Every now and then, I will say something completely inappropriate out loud — and on purpose — and then follow it up with, "Did I just say that out loud? That was just supposed to be my inside-my-head voice." It gets some laughs. Maybe not. I like to think it does.
Anyhow, as a salesperson with tons of experience selling high-tech products and services, there is one situation in particular that I frequently find myself in:
"You have no idea what I'm talking about, do you?"
Ever been in a meeting with someone where you are presenting an idea or a concept that you have a really good grasp of and you realize that the decision-maker you are presenting to has no idea what you are talking about? You understand the math of it, the science of it, the language of it, etc., at a high level, and he or she hasn't a clue. Maybe some of the decision-maker's minions who are in the meeting get it, but the guy or gal who will write the check is not feeling warm and fuzzy at the conceptual level, much less at the "how do we implement this" or "why should I buy this" level.
Well, what do you do about it? Do you punt and say to yourself, "This meeting is going to be a total waste. If he or she doesn't get my brilliant presentation, I'm hosed." Or, do you face up to the challenge at hand and try to make the best of the opportunity? As a small-business owner, I know that I can't miss chances with too many decision-makers. If I've worked hard to get myself that meeting, I must make the best of that situation.
What can you do? Well, for starters, don't say something like, "You have no idea what I'm talking about, do you?" Or, act in such a way as if to imply that is the case. Adopt the role of trusted advisor or teacher and earn your customer's trust. You've worked so hard to be in this room with this person for this meeting. A little patience can go a long way. Some things to consider:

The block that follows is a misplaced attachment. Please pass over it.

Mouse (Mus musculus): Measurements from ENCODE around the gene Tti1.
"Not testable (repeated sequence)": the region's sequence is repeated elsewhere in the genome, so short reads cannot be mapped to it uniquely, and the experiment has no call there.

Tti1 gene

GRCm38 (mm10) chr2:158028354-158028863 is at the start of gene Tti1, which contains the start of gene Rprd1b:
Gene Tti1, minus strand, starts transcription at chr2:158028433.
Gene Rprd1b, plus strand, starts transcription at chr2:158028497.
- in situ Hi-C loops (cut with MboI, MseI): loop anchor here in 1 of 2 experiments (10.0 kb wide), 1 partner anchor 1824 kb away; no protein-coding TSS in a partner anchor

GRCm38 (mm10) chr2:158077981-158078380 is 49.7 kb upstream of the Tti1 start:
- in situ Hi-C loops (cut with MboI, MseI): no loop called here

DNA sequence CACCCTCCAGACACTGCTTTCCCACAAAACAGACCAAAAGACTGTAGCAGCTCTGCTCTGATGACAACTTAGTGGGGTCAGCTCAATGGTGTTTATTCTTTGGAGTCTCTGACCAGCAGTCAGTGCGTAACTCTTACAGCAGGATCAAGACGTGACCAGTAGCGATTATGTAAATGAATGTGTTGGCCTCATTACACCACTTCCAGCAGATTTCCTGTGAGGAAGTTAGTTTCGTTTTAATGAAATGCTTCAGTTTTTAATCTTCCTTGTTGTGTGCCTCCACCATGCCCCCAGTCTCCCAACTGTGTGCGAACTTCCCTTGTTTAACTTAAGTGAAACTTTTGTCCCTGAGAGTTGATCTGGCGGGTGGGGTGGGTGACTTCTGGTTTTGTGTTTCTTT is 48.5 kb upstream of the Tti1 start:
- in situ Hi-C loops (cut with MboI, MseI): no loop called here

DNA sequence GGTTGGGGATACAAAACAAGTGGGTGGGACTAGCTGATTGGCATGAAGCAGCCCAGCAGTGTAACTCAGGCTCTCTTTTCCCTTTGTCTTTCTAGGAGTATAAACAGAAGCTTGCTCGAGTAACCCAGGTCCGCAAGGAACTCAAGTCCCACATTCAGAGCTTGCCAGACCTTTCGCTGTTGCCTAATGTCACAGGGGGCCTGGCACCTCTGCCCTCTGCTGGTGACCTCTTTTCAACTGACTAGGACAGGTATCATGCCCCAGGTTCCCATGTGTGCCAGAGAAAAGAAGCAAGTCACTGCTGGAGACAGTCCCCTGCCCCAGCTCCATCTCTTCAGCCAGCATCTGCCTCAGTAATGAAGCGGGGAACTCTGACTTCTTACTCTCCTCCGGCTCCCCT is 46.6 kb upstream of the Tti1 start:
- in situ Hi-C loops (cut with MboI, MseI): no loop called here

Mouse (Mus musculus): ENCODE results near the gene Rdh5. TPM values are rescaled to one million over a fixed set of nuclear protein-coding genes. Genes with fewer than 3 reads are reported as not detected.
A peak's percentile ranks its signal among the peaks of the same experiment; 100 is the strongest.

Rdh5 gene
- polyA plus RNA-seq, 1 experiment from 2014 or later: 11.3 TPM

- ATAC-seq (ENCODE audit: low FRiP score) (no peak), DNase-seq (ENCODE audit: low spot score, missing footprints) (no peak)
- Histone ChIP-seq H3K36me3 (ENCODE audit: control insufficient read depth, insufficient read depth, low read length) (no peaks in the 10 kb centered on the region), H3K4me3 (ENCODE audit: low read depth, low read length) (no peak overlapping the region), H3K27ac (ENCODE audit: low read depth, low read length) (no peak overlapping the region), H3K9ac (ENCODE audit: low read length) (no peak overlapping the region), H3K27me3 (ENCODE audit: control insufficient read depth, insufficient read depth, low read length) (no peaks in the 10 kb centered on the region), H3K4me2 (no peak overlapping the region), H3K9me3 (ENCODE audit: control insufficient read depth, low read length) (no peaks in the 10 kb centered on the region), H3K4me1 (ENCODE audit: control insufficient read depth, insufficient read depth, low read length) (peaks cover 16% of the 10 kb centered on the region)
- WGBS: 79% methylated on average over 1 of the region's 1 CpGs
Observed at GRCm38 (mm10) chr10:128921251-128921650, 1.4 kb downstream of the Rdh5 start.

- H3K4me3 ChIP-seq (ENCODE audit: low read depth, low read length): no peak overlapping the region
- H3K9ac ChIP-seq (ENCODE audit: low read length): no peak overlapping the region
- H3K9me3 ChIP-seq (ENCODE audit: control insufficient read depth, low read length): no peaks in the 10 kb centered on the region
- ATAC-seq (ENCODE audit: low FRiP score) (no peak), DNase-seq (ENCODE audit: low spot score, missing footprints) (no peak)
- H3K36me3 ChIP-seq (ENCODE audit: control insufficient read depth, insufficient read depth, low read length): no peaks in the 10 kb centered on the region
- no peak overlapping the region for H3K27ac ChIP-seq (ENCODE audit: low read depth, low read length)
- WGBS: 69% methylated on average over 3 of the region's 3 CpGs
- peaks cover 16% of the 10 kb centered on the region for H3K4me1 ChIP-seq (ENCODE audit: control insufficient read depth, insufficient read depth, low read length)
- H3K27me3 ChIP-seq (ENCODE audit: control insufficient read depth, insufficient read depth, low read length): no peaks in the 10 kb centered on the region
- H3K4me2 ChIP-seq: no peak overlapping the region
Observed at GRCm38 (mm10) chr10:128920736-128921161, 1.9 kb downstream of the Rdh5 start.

• Don't assume that they will make even an obvious connection or draw the right conclusions on their own. Explain everything in great detail. Leave nothing to chance. Connect the dots. If you're going to succeed, you will find yourself saying variations of, "And, that's important because ..." a lot during the course of the meeting.
• Use open-ended questions to figure out the customer's personality quickly. Is he a "numbers guy"? Is she going to be sold with a "3rd party anecdotal story" approach? There are ways to communicate just about any concept with anybody. Don't give up.
• Remember that you are not expert at everything either. Begin a relationship built on mutual respect in that first meeting.
If you're like most entrepreneurs — chief, cook and bottle washer — one of your titles is "salesperson." And, if you've been selling for any number of years, you've probably encountered similar situations. Regardless of how you may have handled it in the past, in the future, recognize the situation for the opportunity that it is and take full advantage. For, truth be told — if you learn to recognize and capitalize on the less-than-optimum opportunities, too, your sales pipeline shall be full.
Let's face it. While total ignorance on the part of a potential buyer of your goods/service/concept would never be confused with an outright "buying signal," it is in fact a "how to sell to me signal" that is being shared with you. Don't miss out! Anyone can sell the lay-downs (or lay-ups, if you prefer). Great salespeople can close anyone. In this economy, if your small business is going to thrive, you need to become a great salesperson.